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Huw Richards
Huw Richards | Columnist Index
Huw Richards is qualified to play for either Wales or England and was only prevented from doing so by being slow, short-sighted, averse to pain and lacking in any compensating talent. Denied sporting success he became a journalist and, after contributing to the demise of several short-lived rugby magazines, was the FT's rugby writer between 1995 and 2009 and currently writes for the International Herald Tribune and the Sunday Herald.
Tri-Nations
All Blacks notch unwanted 100
Huw Richards
September 12, 2009

While the All Black defeat by South Africa at Hamilton had plenty of short-term significance as the decider of this year's Tri-Nations, it was also a landmark in New Zealand's rugby history - the 100th Test defeat suffered by the All Blacks.

It has been a long time coming. They are the last of the eight 'foundation nations' to reach it, four years after South Africa. And in terms of the number of games it has taken, New Zealand is way ahead.

This was their 452nd match. Next highest are the Springboks, who took 319 matches. Australia was, by contrast, the fastest, taking only 150 matches. There's a good reason for that, which is that more than half of those matches, in an age when international rugby was rarer and more circumscribed by geography, were against the All Blacks.

England took longest of the home nations, 279 matches, including 34 draws, a far higher proportion than any other nation. Next are Wales, who took 249 before losing a match that lived long in the memory for representing another landmark - the home loss to England on a Cardiff icefield in 1963 that was the last time the old enemy won on Welsh soil until 1991.

Scotland took 220 matches, of which they won 104, finally reaching their century in the midst of their famous 17-match losing run in the early 1950s, while France took 186 - including a considerable number against opponents like Germany and Italy, whom the other nations did not play and did not recognise as of test quality. Ireland was first of all to its century, in only its 166th match in 1931.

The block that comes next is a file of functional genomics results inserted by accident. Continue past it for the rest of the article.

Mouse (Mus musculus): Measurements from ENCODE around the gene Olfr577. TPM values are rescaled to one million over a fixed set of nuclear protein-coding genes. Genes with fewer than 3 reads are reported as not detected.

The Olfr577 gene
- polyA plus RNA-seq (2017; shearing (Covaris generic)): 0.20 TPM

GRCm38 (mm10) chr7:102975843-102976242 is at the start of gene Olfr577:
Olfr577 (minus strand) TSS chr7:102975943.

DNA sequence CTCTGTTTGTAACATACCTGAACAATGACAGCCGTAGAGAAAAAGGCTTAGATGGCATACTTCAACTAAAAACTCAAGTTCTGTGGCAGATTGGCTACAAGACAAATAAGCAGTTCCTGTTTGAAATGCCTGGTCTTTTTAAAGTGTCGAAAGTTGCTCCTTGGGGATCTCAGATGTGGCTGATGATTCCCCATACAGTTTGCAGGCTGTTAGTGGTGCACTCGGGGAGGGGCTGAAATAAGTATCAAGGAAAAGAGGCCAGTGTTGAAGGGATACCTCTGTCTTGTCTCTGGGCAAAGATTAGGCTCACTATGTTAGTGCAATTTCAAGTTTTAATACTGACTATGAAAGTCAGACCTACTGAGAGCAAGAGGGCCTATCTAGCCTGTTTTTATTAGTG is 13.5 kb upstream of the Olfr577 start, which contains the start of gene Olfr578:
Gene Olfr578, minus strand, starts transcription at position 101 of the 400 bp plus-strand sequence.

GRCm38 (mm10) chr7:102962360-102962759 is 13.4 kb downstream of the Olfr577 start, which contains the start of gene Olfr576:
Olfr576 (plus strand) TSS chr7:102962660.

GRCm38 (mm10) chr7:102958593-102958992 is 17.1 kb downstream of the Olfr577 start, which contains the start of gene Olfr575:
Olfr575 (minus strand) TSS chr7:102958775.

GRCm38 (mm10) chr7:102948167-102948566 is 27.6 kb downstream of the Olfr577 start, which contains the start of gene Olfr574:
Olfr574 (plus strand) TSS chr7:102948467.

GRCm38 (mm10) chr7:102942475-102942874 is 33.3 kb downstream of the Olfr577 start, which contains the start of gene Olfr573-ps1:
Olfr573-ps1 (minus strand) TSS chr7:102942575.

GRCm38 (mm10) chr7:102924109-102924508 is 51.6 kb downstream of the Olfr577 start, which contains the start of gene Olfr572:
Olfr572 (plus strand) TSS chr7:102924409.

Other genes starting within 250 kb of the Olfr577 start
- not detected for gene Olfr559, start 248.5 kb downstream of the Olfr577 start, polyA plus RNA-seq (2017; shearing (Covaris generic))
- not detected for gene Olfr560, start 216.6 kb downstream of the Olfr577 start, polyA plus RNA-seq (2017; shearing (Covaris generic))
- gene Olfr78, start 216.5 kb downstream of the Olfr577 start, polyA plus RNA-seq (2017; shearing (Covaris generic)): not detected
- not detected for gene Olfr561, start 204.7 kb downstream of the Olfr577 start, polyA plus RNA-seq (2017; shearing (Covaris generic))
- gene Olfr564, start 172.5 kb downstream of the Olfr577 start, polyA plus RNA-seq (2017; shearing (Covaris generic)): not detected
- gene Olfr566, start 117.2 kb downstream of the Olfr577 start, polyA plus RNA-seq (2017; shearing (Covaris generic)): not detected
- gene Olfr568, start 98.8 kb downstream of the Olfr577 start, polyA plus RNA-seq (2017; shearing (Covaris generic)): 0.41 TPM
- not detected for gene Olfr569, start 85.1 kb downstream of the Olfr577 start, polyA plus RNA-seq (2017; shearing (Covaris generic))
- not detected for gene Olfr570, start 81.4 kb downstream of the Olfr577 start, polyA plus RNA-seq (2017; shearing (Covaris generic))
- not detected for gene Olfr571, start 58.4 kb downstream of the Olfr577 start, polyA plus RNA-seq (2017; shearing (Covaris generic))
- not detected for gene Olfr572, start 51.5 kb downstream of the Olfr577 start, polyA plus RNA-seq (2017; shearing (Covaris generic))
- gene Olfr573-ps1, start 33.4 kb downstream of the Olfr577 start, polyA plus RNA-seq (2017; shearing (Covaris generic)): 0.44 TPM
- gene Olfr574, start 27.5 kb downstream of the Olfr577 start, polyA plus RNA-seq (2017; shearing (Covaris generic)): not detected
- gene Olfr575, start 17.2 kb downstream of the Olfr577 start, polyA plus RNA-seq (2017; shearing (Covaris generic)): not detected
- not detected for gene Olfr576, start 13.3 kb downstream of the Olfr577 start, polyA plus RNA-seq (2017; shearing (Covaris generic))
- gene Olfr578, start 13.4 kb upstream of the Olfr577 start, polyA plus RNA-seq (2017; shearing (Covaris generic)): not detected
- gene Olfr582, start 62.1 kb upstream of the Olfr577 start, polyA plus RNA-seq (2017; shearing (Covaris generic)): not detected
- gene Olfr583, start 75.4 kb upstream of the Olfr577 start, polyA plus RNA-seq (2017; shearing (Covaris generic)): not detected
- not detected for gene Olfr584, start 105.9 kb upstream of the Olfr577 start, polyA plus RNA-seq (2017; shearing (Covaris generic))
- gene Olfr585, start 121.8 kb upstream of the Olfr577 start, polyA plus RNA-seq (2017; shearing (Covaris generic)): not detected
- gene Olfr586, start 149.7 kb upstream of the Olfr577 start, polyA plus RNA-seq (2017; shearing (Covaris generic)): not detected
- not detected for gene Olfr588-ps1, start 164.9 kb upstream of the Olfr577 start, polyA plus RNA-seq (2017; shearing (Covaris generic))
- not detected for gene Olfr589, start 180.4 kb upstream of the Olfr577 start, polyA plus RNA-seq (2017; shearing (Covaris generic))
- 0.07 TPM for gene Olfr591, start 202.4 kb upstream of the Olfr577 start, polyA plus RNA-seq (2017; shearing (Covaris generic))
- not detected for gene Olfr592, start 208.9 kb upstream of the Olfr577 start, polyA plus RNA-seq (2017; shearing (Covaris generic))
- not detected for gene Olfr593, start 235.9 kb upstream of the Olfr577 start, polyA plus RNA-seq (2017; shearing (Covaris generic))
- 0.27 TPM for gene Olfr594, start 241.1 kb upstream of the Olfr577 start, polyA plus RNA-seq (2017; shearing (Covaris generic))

What all of this emphasises is the sheer rarity value of an All Black defeat and the consequence that it is more valued by an opponent than any other result. It is one of the reasons why any list of 'greatest matches of all time' will contain a disproportionate number of matches that New Zealand lost. To a Kiwi that might look like anti-New Zealand bias - in fact it is a heartfelt compliment. Beating them means more than beating anyone else, because it is so hard.

Consider for a moment some of the occasions on that theoretical list. The first ever All Black defeat was in their seventh match, the 3-0 loss to Wales in 1905. It was proclaimed 'the match of the century' at the time it was played. Unlike such claims it continued to hold water not only a year later, but when the century ended - either 94 or 95 years later, according to how you define it.

Beyond that are England's triumph in Obolensky's match of 1936, Australia's win in the World Cup semi-final in Dublin in 1991, South Africa's World Cup final victory in 1995 and of course the greatest French uprising since 1789 in the World Cup semi at Twickenham in 1999. Every one an imperishable classic.

Ireland and Scotland would also undoubtedly regard a victory over New Zealand as a greatest moment, had they ever managed to achieve one.

It was appropriate that the 100th defeat was against the Springboks, the one team to have been remotely competitive over time, inflicting 33 defeats in exchange for 42 All Black wins.

Australia have beaten New Zealand more often, 39 times, but have been defeated on 90 occasions. Next on the list are South Africa while the combined record against British opposition is 121 wins and only 15 defeats - six by England, six by the Lions and the remaining three against Wales. France's record is a more respectable 12-35.

Numerate readers will have been adding up the above numbers and getting 99. The round hundred is made up by a loss to the International XV who visited New Zealand in 1992 as part of the celebrations of the New Zealand Rugby Union centenary.

It was their first ever loss at Hamilton, a venue where they have previously only played teams highly unlikely to beat them, and only their 37th in more than 200 internationals at home. That their away record, 59 defeats in 206 matches, is a better winning percentage than any other country has when both home and away matches are included., underlines quite how remarkable they have been over the long haul.

Lancaster Park and Eden Park have both seen 10 defeats against many more victories. Their least favourite ground is unquestionably Ellis Park, where the Boks lead 8-3. At the other end of the scale is Murrayfield, where they have yet to lose in 14 visits.

Defeat number 200 will probably come up rather more rapidly than the 106 years the first century has taken - there are a lot more matches nowadays - but it is a pretty good bet it will be a long time coming. As Sean Fitzpatrick was wont to say: "You should remember your defeats, and learn from them."

Remembering is so much easier when it does not happen very often.

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